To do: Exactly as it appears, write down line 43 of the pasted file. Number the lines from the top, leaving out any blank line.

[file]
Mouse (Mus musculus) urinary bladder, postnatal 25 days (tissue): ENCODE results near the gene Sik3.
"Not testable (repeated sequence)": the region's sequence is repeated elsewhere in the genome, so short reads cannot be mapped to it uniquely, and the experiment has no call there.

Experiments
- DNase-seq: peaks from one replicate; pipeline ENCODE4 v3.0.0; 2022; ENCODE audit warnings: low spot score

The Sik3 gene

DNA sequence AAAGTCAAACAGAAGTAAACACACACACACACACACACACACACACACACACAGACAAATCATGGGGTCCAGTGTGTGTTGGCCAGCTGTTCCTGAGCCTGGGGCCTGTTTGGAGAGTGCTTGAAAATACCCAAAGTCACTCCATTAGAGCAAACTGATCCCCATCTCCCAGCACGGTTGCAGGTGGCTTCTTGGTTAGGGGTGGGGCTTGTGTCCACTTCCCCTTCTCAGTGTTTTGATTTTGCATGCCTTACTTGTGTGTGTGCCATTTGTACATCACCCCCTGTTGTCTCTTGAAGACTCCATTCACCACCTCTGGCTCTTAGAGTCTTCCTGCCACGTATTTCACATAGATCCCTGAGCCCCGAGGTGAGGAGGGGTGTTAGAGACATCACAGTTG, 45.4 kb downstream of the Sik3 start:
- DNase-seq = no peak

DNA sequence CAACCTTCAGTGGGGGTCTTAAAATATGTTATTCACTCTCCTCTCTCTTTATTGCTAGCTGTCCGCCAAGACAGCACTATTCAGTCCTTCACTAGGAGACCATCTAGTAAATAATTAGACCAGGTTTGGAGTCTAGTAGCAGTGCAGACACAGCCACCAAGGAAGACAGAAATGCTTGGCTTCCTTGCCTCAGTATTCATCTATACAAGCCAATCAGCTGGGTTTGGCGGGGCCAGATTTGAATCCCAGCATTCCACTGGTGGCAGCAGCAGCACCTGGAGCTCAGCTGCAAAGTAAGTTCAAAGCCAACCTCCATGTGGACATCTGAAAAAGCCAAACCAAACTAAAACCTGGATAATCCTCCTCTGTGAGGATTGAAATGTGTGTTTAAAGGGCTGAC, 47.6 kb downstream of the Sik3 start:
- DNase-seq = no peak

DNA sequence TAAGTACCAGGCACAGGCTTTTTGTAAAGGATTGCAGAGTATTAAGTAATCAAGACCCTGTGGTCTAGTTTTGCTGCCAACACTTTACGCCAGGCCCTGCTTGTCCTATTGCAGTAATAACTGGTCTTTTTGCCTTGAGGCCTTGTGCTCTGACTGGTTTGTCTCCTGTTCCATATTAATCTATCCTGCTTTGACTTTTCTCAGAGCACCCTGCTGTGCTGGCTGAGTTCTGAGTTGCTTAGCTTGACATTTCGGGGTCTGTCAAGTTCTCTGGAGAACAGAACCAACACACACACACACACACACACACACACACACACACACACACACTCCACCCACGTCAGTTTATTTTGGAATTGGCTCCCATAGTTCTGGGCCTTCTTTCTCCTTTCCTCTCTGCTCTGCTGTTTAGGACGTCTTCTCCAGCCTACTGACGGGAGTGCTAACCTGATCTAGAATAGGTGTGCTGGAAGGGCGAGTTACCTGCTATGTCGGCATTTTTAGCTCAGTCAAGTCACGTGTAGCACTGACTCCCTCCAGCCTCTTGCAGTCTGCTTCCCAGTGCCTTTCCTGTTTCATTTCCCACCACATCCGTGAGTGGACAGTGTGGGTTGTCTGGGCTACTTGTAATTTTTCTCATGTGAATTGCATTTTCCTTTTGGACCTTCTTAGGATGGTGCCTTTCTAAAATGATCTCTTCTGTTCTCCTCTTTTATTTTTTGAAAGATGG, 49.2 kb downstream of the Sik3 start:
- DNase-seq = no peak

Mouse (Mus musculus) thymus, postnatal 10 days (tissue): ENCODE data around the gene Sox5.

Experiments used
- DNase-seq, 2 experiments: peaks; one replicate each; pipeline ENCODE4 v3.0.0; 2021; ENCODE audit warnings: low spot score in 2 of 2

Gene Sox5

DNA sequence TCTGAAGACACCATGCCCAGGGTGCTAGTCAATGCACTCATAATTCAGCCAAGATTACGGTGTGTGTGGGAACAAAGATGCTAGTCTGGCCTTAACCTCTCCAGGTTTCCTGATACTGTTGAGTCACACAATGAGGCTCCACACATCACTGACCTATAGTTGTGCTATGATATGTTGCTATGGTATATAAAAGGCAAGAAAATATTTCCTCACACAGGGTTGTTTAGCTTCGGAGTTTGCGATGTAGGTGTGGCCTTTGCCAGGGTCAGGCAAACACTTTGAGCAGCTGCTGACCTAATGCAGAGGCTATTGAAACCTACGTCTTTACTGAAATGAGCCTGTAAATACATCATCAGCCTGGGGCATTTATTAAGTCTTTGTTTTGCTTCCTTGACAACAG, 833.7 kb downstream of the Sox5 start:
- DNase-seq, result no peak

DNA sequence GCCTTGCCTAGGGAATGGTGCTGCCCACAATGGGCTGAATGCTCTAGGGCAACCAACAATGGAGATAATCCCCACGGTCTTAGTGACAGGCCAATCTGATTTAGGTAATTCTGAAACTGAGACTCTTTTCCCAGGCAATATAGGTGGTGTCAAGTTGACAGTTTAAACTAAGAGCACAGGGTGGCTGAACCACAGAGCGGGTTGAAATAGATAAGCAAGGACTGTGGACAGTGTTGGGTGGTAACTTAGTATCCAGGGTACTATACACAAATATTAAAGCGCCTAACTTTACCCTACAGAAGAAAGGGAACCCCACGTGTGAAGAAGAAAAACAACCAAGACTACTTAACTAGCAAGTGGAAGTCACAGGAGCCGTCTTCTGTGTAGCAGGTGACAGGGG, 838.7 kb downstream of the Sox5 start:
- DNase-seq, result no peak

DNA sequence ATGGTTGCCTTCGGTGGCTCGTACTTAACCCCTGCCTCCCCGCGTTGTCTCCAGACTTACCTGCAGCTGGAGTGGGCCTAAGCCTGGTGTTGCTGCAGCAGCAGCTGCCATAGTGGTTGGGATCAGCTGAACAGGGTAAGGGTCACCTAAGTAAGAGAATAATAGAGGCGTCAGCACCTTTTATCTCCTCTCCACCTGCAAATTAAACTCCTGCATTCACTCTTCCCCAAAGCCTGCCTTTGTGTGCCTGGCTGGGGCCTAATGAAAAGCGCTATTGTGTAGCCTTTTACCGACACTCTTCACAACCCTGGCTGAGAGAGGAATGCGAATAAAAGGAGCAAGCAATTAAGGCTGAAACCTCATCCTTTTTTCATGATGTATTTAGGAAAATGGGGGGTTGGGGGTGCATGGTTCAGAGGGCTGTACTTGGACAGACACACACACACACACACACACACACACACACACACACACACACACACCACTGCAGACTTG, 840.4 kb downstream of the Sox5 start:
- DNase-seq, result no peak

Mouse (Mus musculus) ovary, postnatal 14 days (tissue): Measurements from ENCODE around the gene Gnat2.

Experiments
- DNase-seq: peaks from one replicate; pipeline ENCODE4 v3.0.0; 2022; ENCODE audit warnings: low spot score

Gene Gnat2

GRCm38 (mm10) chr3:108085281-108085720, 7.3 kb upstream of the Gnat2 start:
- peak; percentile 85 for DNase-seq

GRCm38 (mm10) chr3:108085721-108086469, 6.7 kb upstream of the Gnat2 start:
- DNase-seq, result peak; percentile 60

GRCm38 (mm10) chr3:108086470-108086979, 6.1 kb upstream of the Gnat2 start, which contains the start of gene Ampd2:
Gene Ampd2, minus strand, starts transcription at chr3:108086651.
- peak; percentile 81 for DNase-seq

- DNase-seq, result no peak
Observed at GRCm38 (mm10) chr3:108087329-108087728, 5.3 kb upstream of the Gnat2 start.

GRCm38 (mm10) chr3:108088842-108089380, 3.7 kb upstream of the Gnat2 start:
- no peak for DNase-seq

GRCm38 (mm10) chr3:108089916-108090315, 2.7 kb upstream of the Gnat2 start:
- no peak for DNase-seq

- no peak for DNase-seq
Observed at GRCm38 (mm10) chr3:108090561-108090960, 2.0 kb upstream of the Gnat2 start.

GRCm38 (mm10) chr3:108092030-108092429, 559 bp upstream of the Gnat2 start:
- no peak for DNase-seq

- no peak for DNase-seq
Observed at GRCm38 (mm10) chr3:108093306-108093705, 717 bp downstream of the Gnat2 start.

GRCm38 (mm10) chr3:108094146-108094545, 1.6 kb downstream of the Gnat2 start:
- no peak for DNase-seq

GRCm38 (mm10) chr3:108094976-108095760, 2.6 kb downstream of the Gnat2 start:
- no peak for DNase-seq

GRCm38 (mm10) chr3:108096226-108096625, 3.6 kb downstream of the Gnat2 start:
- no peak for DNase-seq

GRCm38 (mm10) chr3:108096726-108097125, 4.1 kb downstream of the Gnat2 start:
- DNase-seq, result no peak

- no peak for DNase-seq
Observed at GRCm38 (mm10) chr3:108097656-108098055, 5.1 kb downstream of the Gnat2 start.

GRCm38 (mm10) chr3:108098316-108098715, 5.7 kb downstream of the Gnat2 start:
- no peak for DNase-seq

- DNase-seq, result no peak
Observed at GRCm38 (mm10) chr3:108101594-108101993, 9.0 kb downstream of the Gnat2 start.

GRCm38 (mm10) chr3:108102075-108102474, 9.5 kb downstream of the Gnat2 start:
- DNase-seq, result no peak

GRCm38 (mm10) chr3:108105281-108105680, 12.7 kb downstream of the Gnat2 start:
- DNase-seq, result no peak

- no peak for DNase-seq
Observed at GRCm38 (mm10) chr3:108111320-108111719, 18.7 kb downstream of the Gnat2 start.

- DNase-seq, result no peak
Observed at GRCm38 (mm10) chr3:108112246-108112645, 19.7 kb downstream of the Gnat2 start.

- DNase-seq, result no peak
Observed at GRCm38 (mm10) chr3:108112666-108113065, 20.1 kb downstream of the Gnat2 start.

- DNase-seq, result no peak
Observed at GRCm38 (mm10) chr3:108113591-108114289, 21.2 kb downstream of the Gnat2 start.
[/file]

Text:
- no peak for DNase-seq